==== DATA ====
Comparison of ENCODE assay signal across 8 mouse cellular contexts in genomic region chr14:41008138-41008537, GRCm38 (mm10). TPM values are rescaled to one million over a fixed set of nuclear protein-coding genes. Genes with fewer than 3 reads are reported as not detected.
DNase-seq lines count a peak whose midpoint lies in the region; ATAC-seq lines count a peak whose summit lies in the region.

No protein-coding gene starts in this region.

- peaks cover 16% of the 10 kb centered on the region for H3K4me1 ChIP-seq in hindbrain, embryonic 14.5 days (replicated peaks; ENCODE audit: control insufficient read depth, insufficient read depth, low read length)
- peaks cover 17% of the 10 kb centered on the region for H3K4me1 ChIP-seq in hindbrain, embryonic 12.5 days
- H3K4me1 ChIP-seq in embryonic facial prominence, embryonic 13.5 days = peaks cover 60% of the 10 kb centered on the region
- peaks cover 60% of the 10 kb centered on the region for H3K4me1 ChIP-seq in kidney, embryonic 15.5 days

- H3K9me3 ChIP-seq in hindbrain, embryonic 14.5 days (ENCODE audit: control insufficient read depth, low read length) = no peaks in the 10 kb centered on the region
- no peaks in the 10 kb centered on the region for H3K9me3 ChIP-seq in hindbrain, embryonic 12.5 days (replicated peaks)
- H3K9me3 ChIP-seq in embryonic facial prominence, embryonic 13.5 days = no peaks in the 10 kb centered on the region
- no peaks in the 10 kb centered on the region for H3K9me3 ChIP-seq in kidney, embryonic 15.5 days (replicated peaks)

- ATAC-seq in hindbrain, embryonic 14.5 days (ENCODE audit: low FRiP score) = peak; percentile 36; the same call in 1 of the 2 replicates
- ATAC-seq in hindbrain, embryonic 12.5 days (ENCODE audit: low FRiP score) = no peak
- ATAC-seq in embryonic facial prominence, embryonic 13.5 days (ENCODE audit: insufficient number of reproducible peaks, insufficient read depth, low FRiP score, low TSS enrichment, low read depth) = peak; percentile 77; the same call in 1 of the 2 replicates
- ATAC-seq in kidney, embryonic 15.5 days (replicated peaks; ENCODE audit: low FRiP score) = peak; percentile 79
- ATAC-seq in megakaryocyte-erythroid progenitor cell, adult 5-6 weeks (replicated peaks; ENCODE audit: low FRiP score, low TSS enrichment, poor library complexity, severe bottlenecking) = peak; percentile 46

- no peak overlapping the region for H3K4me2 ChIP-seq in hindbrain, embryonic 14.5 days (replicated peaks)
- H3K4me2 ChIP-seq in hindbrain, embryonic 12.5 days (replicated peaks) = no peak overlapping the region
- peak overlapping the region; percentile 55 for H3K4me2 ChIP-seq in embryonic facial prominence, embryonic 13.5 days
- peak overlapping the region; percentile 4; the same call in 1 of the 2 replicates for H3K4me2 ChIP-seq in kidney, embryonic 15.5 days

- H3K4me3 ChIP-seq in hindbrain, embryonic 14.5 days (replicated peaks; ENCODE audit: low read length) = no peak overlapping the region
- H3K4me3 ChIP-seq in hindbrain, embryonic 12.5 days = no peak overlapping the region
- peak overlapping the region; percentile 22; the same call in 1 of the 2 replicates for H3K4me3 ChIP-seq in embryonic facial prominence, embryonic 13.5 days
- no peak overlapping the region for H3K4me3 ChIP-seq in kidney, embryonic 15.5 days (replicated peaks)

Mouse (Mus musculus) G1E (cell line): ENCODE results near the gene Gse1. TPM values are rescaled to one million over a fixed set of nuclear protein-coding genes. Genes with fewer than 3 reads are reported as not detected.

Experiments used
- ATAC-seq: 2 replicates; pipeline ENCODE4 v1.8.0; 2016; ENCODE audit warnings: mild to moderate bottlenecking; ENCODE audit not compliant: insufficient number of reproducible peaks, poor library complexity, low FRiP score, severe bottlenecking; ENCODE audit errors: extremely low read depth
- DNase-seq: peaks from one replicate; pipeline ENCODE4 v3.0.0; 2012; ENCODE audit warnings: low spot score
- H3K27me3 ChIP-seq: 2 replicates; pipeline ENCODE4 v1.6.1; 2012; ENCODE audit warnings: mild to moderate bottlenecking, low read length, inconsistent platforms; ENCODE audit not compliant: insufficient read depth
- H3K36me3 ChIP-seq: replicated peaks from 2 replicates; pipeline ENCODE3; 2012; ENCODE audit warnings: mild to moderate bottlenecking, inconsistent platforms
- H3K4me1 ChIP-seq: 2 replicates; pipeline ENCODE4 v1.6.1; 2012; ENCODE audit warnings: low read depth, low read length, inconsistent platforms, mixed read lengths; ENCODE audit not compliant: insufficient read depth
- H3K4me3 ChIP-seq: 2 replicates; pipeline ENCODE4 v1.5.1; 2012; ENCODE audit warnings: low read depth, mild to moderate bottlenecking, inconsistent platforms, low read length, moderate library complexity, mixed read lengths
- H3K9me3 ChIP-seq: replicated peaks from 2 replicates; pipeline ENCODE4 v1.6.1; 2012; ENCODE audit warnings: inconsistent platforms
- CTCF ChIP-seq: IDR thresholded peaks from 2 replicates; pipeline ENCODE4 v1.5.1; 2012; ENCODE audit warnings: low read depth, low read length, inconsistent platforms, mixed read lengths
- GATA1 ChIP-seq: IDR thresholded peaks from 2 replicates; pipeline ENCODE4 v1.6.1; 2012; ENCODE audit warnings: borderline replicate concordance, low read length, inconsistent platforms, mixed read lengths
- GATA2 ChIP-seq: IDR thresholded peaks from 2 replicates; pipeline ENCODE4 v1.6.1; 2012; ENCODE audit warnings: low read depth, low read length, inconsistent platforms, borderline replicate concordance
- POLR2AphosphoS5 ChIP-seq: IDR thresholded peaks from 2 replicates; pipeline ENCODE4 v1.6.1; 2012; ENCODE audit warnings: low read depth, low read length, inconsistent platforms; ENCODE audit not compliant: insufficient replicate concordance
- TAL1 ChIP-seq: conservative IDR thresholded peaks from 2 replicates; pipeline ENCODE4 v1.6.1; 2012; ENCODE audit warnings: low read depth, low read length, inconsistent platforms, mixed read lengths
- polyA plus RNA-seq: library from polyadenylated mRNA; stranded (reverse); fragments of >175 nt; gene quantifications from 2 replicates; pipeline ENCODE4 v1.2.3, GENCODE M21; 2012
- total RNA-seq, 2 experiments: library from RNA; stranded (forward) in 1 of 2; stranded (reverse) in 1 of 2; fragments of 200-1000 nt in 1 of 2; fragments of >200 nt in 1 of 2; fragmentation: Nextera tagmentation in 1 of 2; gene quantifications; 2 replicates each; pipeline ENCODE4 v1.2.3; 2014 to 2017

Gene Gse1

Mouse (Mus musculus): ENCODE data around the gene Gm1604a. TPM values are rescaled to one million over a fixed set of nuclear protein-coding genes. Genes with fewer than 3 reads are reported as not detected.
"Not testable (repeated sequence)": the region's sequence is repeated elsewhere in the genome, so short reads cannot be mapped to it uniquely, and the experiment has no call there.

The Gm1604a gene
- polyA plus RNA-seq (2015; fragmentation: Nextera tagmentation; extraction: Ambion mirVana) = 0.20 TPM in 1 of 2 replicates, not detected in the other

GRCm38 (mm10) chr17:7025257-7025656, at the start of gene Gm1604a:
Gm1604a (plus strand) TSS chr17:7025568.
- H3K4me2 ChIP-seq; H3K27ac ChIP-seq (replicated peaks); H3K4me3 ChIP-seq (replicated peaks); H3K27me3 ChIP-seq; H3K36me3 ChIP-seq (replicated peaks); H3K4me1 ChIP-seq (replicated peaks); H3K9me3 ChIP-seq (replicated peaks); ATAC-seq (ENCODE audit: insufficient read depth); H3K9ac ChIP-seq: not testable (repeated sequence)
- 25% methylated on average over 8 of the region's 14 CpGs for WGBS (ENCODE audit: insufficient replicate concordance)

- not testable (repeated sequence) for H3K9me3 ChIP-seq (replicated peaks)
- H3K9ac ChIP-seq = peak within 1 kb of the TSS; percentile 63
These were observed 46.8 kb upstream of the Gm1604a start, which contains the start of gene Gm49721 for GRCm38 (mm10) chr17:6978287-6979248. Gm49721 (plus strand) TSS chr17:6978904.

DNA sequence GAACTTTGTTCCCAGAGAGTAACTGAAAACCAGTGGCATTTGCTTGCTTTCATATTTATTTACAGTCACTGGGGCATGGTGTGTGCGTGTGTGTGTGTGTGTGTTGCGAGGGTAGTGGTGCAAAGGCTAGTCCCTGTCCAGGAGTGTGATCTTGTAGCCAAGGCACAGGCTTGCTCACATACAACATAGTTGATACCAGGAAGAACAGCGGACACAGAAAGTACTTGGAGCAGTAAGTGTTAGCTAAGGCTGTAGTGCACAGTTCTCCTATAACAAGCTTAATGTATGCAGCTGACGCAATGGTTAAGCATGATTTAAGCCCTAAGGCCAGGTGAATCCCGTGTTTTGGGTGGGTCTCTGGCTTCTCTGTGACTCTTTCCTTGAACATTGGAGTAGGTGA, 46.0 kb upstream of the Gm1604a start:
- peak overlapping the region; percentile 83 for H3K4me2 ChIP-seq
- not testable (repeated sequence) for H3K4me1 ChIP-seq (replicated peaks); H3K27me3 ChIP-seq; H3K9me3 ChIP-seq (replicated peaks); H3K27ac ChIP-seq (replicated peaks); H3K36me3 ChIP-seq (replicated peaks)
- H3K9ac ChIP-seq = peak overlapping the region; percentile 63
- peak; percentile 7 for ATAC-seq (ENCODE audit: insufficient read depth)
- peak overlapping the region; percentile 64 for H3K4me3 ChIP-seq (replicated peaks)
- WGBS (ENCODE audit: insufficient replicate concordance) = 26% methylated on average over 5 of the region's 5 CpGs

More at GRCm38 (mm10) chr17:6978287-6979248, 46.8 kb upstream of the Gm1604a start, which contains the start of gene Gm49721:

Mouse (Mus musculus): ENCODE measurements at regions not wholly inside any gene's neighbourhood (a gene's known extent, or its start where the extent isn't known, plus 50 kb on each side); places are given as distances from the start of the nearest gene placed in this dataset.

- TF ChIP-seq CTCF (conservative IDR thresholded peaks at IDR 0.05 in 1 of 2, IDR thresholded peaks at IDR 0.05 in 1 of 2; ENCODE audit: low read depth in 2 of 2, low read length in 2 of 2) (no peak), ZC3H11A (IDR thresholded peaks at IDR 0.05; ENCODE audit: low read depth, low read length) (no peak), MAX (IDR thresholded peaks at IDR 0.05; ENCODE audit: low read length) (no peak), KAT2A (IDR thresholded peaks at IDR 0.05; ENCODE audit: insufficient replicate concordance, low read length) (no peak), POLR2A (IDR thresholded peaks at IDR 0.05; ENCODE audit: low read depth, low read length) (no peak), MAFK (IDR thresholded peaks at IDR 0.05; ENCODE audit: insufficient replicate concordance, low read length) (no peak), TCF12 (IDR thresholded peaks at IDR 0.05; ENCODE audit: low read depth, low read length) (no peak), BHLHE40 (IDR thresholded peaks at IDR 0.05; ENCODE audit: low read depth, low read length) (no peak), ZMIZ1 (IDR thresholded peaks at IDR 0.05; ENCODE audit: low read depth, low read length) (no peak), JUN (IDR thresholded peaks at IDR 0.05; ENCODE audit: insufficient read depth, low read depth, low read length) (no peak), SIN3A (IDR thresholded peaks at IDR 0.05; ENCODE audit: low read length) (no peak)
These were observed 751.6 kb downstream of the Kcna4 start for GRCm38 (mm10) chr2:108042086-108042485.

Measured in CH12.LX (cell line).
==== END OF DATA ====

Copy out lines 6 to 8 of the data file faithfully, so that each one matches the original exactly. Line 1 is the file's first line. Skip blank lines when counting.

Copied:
- H3K4me1 ChIP-seq in embryonic facial prominence, embryonic 13.5 days = peaks cover 60% of the 10 kb centered on the region
- peaks cover 60% of the 10 kb centered on the region for H3K4me1 ChIP-seq in kidney, embryonic 15.5 days

- H3K9me3 ChIP-seq in hindbrain, embryonic 14.5 days (ENCODE audit: control insufficient read depth, low read length) = no peaks in the 10 kb centered on the region